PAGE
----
These things are easily overlooked, however, and the game is rather more easily remembered for its superb atmosphere, simple and elegant presentation and of course its marquee puzzles. Contrived they may have been, but the menagerie and the library, among many others, were and remain wonderful places to explore and conquer.
Off the back of that, we all had high hopes for Warrior Within, and it was a nice enough idea. Despite his best efforts to undo the mess he made at the start of The Sands of Time, the Prince is pursued to the ends of the earth by the monstrous Dahaka, who upholds the timeline. In his desperation, the Prince journeys to the Island of Time to try to sort this out, "you cannot change your fate" ringing in his ears.
He's not the Prince we remember though. He's angry, rude and bitter. He's forced into combat a lot more often too, and while it should more fluid and diverse than the first game's, really it's just the same system with more easy-to-forget combos and a broader range of aggravating enemies. There are long, arduous boss and mini-boss fights, not to mention enemies who leap frantically around the screen whenever you swing your sword, and most encounters are a tortuous grind.
Confusedly hopping back and forth in the timeline and referring to a useless map, you also discover that the platforming has lost its zip and panache. Checkpoints are frequently positioned right after a battle that is itself preceded by a long sequence of dull jumps, forcing you to redo everything when you inevitably perish the first two or three times. The camera is worse too, often failing to frame up relevant ledges and platforms or giving you the wrong impression about where to go next, leading to many unnecessary deaths.
The attention to detail from Sands of Time is gone. The sense of isolation is still there, but not because you're alone – because you're in a fortress full of gits. It's not a happy game.
Fortunately, all was mostly forgiven with the third instalment. The Two Thrones sees the Prince heading home to Babylon with his new girlfriend, only to discover it overrun by the forces of an old enemy, who quickly makes his life miserable and releases the pesky Sands of Time again, turning everyone into angry monsters for the umpteenth time.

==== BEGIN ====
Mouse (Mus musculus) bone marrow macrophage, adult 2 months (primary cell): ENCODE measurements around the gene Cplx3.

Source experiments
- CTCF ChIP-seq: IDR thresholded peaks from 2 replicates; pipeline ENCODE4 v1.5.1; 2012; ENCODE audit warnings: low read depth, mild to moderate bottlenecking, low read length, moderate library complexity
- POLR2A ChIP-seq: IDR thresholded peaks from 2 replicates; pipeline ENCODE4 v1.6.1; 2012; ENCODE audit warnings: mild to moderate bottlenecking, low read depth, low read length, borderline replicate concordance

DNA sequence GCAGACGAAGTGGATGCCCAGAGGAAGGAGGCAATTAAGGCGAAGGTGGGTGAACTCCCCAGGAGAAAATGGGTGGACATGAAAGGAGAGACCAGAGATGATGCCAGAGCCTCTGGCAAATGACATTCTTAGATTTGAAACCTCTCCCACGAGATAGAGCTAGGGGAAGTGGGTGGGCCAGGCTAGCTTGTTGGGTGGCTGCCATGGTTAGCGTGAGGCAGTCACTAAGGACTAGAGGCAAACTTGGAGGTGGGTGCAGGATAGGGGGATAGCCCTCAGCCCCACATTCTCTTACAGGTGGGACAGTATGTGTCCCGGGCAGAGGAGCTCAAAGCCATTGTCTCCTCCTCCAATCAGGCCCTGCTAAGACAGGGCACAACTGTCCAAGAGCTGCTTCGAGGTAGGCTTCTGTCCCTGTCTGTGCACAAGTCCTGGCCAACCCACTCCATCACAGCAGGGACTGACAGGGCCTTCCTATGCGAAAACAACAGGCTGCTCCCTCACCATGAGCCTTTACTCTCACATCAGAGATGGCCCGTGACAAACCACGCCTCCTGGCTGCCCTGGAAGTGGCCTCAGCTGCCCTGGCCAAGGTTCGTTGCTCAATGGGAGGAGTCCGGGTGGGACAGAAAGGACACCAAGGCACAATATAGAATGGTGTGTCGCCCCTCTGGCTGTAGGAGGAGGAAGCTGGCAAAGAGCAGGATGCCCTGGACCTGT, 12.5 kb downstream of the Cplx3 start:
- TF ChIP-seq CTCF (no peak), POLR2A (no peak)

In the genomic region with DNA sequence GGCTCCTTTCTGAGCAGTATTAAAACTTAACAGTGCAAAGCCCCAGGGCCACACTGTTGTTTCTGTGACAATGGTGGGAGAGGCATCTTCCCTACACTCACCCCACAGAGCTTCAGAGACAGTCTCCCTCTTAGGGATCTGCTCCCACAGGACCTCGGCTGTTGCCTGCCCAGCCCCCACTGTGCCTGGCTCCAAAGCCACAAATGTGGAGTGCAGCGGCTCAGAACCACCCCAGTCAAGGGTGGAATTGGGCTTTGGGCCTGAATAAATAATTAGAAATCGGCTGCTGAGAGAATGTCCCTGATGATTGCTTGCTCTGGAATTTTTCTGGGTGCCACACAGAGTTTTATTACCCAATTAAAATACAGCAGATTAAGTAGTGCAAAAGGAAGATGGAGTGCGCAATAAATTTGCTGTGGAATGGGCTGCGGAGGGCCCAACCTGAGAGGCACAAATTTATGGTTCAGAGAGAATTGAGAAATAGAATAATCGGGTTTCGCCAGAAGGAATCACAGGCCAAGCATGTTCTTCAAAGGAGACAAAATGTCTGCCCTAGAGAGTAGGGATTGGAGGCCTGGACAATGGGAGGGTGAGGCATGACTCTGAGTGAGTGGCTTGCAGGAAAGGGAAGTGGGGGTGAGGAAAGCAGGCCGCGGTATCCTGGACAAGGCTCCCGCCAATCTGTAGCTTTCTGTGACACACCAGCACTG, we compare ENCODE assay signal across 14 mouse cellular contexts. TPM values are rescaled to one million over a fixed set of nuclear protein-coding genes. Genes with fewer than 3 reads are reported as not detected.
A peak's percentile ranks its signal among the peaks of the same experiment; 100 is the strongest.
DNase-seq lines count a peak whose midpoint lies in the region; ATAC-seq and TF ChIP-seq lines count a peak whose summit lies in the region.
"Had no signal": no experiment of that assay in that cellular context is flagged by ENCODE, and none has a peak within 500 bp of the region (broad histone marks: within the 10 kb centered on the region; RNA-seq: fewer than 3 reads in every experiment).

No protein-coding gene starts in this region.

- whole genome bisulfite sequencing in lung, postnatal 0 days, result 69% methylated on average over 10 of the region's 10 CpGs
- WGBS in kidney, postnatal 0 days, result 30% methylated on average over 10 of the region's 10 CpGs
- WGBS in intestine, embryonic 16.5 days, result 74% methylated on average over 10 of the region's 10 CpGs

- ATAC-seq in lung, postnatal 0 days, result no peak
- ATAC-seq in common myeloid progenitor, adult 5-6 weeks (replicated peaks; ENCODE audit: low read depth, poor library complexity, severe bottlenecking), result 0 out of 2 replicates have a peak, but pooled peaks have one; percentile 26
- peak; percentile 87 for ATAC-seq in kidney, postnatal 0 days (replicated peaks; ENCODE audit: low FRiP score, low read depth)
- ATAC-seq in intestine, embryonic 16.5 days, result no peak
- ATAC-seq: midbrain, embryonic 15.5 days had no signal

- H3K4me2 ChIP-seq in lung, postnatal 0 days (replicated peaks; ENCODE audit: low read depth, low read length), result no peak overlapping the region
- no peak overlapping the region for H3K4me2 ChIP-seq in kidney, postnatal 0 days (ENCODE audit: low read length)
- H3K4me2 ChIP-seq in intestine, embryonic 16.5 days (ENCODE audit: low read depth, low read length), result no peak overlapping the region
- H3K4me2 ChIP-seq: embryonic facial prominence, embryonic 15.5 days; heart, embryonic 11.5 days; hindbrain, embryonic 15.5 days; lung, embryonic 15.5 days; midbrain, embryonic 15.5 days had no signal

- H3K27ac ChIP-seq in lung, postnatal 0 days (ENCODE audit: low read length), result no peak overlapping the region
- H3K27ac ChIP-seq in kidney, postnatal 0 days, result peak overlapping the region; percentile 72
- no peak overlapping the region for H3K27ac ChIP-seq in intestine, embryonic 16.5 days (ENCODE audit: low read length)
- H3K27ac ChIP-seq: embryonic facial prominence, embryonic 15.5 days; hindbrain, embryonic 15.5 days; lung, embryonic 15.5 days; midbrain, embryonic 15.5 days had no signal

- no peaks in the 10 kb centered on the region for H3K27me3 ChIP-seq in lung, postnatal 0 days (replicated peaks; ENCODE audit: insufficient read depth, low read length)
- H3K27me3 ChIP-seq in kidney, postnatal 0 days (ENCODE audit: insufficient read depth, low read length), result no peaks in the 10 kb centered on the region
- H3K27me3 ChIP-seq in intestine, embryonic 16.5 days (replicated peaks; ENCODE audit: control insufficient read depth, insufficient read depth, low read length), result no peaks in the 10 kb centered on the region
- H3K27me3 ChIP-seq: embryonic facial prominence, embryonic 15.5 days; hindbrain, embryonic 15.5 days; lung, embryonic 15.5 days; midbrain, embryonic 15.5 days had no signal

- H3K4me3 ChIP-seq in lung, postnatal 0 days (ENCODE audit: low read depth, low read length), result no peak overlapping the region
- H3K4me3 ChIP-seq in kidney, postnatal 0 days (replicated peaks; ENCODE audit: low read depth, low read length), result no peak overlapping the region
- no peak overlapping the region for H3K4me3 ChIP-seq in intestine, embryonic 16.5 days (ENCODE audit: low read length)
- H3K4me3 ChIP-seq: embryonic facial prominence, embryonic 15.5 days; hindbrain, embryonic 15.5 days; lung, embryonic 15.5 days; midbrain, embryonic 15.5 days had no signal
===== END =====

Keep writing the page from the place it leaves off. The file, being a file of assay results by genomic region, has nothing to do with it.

There's still a lot of combat, but the grind is mitigated by a new stealth kill system that allows you to manoeuvre around enemies using platforms, trapezes, switches and ledges, often saving you the tedium of having to worry about crowd control and pressing the square button a lot. Yes, it's a precursor to Assassin's Creed in many respects – just look at the Prince's new outfit.
There's a new Dark Prince angle, but this injects variety rather than the ill-advised angst and frustration of the second game, and elsewhere Two Thrones is a noticeably better effort in every respect – heavier on mischievous environmental traps and puzzles and captivating acrobatic sequences than Warrior Within, and much closer to Sands of Time in atmosphere and detail. It introduces new ways to move around the environment, teaches the Prince some manners again and takes the trilogy out on a high.
All the same, by this stage we were growing tired of Prince of Persia, and it was no real surprise that Ubisoft struggled to recapture its former glories with the subsequent 2008 reboot and this year's already-forgotten Forgotten Sands. The spirit of the Sands lives on though – most notably in Assassin's Creed – and for those gamers who weren't around eight years ago to see where that began, this is an enjoyable history lesson that survives the test of time.
8 / 10